"In the half century between these two eras of rebellion, between the sixties and 2020, the color bar and sexism in American society weakened, as we see in the diverse nature of the present uprisings. Today, women are at the forefront, and many non-black people are in the streets. But more work remains to be done, specifically in the realm of images. If today’s anti-racist awakening is to resonate culturally and art-historically, the art world still has a big job left to do: to dismantle the color bar against twentieth-century black artists. Let us recuperate the art that testifies to a long-standing, uncompromising opposition to police brutality. This furious art belongs not only to the anti-racist heritage but also in the center of American art."
Artist and scholar, Nell Painter, explores the art of the Black Panther Party and makes the case that we haven’t recognized the work of 20th century Black artists in The New Yorker.
"Let’s take a moment to heal w/ some breathwork and creative writing. Curate a playlist to create a vibe or mood for yourself... Take a moment to breathe and relax. Start writing down your thoughts, ideas, inhibitions, details of your environment. Do this just for yourself. Keep going, don’t stop."
The contemporary art after school program, Wide Rainbow, invited Creative Director and Producer, Love Uffot, to share her self-healing creative writing workshop.
"Kite and Corey Stover’s collaborative performance, hokšíkilowaŋpi, documents two people learning a Lakota lullaby together over the phone—talking about it, listening to recordings, trying to sing it, and translating it—in a learning practice that is simultaneously private and public. Inspired by past phone conversations and recorded over multiple weeks, the artists explore Lakota methodologies that function across diaspora and distance. In doing so, the performance embodies Lakota epistemologies around exchange and embraces anomalies, understanding songs as a form of living knowledge which grow and move over time."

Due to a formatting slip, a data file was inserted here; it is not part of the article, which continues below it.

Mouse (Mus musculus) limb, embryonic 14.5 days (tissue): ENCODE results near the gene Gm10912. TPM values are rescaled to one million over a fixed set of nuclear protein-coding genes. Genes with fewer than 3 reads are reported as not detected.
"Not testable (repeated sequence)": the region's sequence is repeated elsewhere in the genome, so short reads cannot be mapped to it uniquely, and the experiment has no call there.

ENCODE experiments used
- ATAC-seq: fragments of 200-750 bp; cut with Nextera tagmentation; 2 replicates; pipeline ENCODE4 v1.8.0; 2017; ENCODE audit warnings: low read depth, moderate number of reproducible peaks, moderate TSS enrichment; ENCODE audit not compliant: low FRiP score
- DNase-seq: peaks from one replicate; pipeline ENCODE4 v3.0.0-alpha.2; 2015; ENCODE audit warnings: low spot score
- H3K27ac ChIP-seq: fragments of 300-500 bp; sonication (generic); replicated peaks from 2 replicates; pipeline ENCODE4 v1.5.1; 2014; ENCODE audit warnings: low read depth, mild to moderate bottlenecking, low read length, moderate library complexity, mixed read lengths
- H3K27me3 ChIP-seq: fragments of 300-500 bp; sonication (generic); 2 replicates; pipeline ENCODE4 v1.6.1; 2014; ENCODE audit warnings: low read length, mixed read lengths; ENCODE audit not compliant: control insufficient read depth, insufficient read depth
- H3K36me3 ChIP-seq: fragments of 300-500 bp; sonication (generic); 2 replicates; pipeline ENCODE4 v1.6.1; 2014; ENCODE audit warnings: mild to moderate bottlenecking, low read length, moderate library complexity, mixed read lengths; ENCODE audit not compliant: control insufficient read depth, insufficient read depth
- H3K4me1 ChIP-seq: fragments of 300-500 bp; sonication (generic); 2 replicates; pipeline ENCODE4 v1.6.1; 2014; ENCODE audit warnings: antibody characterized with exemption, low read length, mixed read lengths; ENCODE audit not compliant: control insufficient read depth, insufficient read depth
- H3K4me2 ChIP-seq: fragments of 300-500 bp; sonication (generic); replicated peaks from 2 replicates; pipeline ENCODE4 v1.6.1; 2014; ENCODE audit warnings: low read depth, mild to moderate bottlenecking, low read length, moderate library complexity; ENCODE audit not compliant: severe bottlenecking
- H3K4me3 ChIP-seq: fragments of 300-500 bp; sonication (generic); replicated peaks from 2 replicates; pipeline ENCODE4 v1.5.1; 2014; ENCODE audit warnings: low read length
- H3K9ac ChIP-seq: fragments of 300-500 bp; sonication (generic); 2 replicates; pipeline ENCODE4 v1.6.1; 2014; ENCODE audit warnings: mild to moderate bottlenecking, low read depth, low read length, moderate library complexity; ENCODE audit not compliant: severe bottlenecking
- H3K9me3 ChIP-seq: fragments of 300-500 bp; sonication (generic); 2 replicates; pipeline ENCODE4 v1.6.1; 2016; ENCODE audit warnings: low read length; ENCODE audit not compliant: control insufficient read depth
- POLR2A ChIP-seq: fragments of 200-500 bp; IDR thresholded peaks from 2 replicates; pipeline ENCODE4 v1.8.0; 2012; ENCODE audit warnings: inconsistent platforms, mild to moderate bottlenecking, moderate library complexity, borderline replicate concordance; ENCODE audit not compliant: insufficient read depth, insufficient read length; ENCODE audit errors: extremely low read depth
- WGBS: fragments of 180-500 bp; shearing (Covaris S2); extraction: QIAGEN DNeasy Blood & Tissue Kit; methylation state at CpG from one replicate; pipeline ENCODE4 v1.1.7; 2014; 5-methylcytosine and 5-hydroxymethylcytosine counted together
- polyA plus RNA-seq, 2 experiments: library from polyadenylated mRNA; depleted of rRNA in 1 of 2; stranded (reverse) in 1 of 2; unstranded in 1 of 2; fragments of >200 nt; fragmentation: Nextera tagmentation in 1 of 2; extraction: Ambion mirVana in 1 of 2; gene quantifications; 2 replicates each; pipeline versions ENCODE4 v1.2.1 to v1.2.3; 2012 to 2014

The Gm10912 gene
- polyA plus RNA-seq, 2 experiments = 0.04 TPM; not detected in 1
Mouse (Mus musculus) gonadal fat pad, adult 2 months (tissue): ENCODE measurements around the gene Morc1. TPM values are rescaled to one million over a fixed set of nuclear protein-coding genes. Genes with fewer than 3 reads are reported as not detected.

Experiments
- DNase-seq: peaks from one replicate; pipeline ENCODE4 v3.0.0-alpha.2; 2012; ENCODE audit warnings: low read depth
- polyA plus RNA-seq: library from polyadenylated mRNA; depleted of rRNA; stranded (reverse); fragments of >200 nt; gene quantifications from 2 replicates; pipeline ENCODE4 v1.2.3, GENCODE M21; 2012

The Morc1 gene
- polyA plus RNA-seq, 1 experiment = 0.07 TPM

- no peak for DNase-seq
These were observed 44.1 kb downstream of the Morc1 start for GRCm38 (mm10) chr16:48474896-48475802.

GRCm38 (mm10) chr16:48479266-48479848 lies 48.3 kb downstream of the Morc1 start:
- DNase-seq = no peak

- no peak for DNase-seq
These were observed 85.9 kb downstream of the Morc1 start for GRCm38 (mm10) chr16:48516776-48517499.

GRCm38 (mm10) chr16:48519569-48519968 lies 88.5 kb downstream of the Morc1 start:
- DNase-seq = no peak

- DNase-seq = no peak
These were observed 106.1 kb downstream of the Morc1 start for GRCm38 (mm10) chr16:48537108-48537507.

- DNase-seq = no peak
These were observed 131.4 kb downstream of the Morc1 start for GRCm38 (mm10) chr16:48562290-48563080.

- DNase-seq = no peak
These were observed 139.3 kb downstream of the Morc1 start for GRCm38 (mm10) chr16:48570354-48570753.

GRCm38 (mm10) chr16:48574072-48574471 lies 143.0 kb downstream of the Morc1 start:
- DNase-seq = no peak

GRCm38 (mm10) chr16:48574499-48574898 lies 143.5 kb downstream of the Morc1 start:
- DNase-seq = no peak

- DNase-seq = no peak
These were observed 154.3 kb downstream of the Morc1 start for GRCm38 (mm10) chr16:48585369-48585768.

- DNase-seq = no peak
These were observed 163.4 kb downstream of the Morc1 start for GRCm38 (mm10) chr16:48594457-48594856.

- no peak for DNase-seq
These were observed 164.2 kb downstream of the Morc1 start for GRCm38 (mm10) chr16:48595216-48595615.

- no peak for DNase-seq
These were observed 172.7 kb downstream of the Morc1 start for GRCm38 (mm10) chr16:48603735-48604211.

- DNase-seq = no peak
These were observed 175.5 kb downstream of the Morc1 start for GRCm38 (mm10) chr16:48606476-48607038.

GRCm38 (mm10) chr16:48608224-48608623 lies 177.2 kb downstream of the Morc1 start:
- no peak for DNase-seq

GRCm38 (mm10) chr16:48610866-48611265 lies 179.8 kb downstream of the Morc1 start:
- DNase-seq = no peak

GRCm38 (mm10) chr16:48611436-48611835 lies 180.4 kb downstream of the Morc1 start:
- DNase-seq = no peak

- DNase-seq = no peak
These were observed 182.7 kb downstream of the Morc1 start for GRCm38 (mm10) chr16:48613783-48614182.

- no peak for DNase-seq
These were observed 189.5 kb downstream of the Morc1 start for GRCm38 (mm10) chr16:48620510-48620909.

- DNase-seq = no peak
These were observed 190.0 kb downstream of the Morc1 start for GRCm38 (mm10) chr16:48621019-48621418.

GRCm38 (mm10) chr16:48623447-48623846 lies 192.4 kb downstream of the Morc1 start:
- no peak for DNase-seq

"Radical imagination and speculative futures animate this third and final emergency session of Art • Work • Place... In the first hour of this forum, Kemi Ilesanmi, Tavia Nyong’o, Shani Peters, and Michael Rakowitz will discuss how to build an art world that centers BIPOC voices, tears down racist structures, and works toward decolonization. In the second hour, a town hall will begin with responses from M. Carmen Lane and Anni Pullagura, before opening to audience discussion."
"Created several weeks ago, the release of Jennie C. Jones's playlist is now particularly significant. Envisioned as a listening session, Jones selection elevates insurrectionary voices and insists upon the importance of both listening and taking action right now. Inspired by Dia Art Foundation’s formative years, this playlist of music from the early 1970s explores forms of protest that break through into a sonic place of rebellious generosity."
Privacy & Cookies Policy
Necessary cookies are absolutely essential for the website to function properly. This category only includes cookies that ensures basic functionalities and security features of the website. These cookies do not store any personal information.
Any cookies that may not be particularly necessary for the website to function and is used specifically to collect user personal data via analytics, ads, other embedded contents are termed as non-necessary cookies. It is mandatory to procure user consent prior to running these cookies on your website.